2024 Crv Hybrid Home Dept 1
The CR-V Hybrid in its natural habitat.

At higher speeds (generally around 45 mph) a clutch will connect the gas motor to the wheels and propel the car forward, though it’s not easy to feel this as a driver. Because there’s no conventional transmission, the gas engine is never stressed and so doesn’t whine much. When driving at highway speeds the engine will turn off and the car will saunter along using electric power for short distances.


Again, none of this is particularly noticeable other than when the 2.0-liter gas motor kicks on or off, which is so effortless you won’t even notice it. For familiarity reasons, the CUV will mimic gearchanges as you quickly accelerate and, honestly, I don’t hate it.

The CR-V Hybrid isn’t fast, but it’s not slow, and it’s Santana featuring Rob Thomas smooth in the way it shuffles between various modes. My stupid CVT in my annoying Subaru is in a constant state of bugging the crap out of me, so my first big argument for the CR-V is that driving it is not a chore.

How this argument did (8/10)

Argument #2: It’s Way More Efficient Than Our Subaru

2024 Crv Hybrid Best Mileage 1

Driving a hybrid makes you pay way more attention to the fuel consumption of your non-hybrid cars. I currently own two of those, with my inline-six powered E39 BMW sharing duties with our Subaru. Based on the BMW’s internal measurements it’s probably averaging about 24 MPG and, in return, I get a rewarding driving experience. My Subaru just last week returned a miserable 12.8 MPG taking my daughter to her school, though overall it also averages 24 MPG, albeit never in a rewarding-to-drive sort of way.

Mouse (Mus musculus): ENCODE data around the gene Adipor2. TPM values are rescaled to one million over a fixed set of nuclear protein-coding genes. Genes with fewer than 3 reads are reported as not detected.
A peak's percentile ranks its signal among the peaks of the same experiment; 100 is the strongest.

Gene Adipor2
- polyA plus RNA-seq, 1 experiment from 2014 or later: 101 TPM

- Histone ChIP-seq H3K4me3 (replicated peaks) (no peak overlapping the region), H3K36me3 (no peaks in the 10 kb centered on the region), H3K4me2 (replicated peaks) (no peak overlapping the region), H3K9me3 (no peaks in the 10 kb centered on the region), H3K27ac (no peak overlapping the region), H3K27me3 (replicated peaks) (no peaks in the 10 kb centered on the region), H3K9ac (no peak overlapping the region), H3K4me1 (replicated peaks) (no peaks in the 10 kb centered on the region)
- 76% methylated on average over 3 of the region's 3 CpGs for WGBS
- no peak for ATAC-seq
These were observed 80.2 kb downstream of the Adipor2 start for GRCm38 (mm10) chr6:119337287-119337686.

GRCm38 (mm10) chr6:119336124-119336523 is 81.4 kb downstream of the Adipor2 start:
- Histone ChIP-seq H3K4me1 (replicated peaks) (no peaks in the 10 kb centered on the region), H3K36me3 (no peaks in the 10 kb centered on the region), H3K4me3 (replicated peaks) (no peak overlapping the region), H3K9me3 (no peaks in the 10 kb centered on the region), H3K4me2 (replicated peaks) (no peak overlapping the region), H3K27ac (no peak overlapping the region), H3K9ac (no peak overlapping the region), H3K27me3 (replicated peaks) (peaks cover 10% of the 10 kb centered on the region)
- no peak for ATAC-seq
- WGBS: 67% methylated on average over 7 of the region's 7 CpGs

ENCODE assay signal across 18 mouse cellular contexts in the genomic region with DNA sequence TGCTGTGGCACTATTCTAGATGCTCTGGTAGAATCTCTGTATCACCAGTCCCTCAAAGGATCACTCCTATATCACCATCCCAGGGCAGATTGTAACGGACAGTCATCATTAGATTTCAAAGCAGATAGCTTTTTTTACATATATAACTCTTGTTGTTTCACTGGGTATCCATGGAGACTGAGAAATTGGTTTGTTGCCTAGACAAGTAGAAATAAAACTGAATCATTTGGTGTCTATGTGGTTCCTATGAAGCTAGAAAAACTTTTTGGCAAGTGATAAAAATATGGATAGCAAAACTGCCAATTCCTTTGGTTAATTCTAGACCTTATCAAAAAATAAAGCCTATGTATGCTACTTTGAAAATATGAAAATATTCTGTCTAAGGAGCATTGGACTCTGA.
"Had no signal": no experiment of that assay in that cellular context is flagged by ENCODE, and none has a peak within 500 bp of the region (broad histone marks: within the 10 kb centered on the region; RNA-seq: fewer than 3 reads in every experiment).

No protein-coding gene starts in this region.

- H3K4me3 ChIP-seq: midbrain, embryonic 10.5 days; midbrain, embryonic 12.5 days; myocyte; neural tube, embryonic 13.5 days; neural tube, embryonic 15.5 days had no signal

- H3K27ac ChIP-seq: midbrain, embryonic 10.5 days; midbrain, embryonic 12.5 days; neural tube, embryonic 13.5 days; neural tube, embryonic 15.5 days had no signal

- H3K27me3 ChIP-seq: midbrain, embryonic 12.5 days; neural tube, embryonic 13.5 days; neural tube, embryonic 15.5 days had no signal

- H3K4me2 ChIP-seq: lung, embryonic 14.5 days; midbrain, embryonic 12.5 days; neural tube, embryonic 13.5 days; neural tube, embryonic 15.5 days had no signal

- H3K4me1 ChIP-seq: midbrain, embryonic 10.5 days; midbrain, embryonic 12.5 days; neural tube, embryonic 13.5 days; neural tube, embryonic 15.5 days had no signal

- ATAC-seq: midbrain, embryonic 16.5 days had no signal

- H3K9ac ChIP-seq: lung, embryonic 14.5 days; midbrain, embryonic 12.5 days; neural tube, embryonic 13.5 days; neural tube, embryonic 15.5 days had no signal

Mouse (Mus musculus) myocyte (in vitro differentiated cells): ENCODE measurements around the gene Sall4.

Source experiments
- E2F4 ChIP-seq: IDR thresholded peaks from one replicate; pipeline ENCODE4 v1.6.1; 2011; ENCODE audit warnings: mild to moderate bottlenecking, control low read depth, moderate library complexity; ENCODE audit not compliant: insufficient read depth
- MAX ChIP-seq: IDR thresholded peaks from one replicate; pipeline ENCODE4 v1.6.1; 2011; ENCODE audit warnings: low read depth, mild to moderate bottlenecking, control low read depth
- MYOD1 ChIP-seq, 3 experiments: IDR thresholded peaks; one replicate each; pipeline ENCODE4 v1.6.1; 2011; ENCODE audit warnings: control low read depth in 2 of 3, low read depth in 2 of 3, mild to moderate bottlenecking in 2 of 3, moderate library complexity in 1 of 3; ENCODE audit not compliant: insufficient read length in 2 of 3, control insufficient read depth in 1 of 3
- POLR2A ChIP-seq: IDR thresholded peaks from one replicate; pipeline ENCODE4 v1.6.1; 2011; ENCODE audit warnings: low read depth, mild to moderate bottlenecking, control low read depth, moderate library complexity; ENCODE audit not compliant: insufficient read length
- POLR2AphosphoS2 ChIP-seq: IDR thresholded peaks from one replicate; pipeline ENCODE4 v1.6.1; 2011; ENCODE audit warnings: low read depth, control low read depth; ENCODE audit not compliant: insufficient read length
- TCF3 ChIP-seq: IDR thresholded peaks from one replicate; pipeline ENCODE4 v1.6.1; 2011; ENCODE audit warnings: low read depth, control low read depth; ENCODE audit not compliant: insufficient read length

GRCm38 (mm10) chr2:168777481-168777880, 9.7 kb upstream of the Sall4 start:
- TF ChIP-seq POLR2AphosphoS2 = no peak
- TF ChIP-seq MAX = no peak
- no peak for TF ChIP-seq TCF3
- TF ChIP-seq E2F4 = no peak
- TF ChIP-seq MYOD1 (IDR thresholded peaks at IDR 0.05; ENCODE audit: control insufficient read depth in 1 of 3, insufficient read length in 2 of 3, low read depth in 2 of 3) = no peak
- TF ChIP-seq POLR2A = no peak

Over the course of a week of attempting to ape the driving I’d normally do in the Subaru, I managed a fuel economy high of 51.1 MPG coming back from the gym, which is a mix of city and highway driving where this thing is super efficient. If you have a route where you’re just driving between 30-50 MPH, there’s scarcely anything with a gas engine I’ve seen that’s as miserly.

To be fair, I also did the home-to-school run, which includes a bunch of stop signs. It’s also mostly uphill and generally awful. Even then, I managed a reasonable 23.6 MPG and better than 40 MPG coming back home.

2024 Crv Hybrid Fuel Economy 1

Overall, I ended up at 37.8 MPG in a week of mixed driving. The math on this works out in my favor. Assuming I continue to drive about 10,000 miles with the CR-V Hybrid I will use approximately 264 gallons a year, compared to 417 gallons annually for the Subaru. That’s a little more than 150 gallons of fuel a year, but we’ll round down just to be fair to Subie. At $4 a gallon for fuel that’s $600 a year. Gas might get a little cheaper or, as often happens, it might get a little more expensive.

My goal for the Subaru was to own it for 10 years, but its constant disappointments mean I’m going to abandon it in its eighth year. Assuming I can hold onto the CR-V hybrid for a full decade, I should save between $5,000-$6,000 over the life of the car (before considering all the random crap on the Subaru I’ve had to fix or replace).


In addition to the money I’ll save, I will also be doing more for the environment by burning less fuel. That’s nice, too.

How this argument did (9/10)

Argument #3: It’s Nice, But Not Conspicously So

2024 Crv Hybrid Interior 1

One of my good friends just leased a new Kia Sportage PHEV, partially on my recommendation. It looks good, but it’s also a bit much. You notice it. The interior is attractive, yeah, but don’t she know it? It also has a lot of fidgety controls and the weird dual-mode touchscreen controls I don’t love.

By comparison, the CR-V Hybrid, even in the higher Sport Touring trim I had, looks and operates like a normal car. The two most distinguishing features are the screen that pops out of the dash (I don’t love it) and the thin honeycomb grille that covers the air-con vents (I do love it). There are physical dials and buttons for climate control, basic buttons for audio control, and a physical rocker switch to toggle between driving modes.


2024 Crv Hybrid Front Exterior 1